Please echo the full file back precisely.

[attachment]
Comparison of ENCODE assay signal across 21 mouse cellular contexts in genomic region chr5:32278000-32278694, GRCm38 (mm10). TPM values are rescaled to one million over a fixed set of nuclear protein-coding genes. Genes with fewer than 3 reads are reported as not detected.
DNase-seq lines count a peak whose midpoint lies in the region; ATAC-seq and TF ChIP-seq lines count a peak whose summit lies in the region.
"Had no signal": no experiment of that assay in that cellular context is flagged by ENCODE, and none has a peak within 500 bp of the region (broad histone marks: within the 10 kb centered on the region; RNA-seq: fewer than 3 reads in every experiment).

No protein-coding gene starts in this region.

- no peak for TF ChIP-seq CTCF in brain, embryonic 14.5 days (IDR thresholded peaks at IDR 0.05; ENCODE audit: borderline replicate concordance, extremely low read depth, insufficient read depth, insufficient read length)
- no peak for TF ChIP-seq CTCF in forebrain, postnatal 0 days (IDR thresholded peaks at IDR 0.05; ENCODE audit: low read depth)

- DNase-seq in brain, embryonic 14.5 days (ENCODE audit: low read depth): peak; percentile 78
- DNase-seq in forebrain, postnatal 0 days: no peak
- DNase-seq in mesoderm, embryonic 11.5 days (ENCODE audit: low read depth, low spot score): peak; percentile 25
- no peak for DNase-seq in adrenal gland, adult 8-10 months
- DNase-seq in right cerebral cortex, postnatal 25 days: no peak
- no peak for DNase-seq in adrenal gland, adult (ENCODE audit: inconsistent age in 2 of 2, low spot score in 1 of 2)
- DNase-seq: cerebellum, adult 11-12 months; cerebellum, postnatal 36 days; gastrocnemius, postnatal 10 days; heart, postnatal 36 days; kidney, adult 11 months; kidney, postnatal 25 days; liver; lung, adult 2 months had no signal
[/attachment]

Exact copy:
Comparison of ENCODE assay signal across 21 mouse cellular contexts in genomic region chr5:32278000-32278694, GRCm38 (mm10). TPM values are rescaled to one million over a fixed set of nuclear protein-coding genes. Genes with fewer than 3 reads are reported as not detected.
DNase-seq lines count a peak whose midpoint lies in the region; ATAC-seq and TF ChIP-seq lines count a peak whose summit lies in the region.
"Had no signal": no experiment of that assay in that cellular context is flagged by ENCODE, and none has a peak within 500 bp of the region (broad histone marks: within the 10 kb centered on the region; RNA-seq: fewer than 3 reads in every experiment).

No protein-coding gene starts in this region.

- no peak for TF ChIP-seq CTCF in brain, embryonic 14.5 days (IDR thresholded peaks at IDR 0.05; ENCODE audit: borderline replicate concordance, extremely low read depth, insufficient read depth, insufficient read length)
- no peak for TF ChIP-seq CTCF in forebrain, postnatal 0 days (IDR thresholded peaks at IDR 0.05; ENCODE audit: low read depth)

- DNase-seq in brain, embryonic 14.5 days (ENCODE audit: low read depth): peak; percentile 78
- DNase-seq in forebrain, postnatal 0 days: no peak
- DNase-seq in mesoderm, embryonic 11.5 days (ENCODE audit: low read depth, low spot score): peak; percentile 25
- no peak for DNase-seq in adrenal gland, adult 8-10 months
- DNase-seq in right cerebral cortex, postnatal 25 days: no peak
- no peak for DNase-seq in adrenal gland, adult (ENCODE audit: inconsistent age in 2 of 2, low spot score in 1 of 2)
- DNase-seq: cerebellum, adult 11-12 months; cerebellum, postnatal 36 days; gastrocnemius, postnatal 10 days; heart, postnatal 36 days; kidney, adult 11 months; kidney, postnatal 25 days; liver; lung, adult 2 months had no signal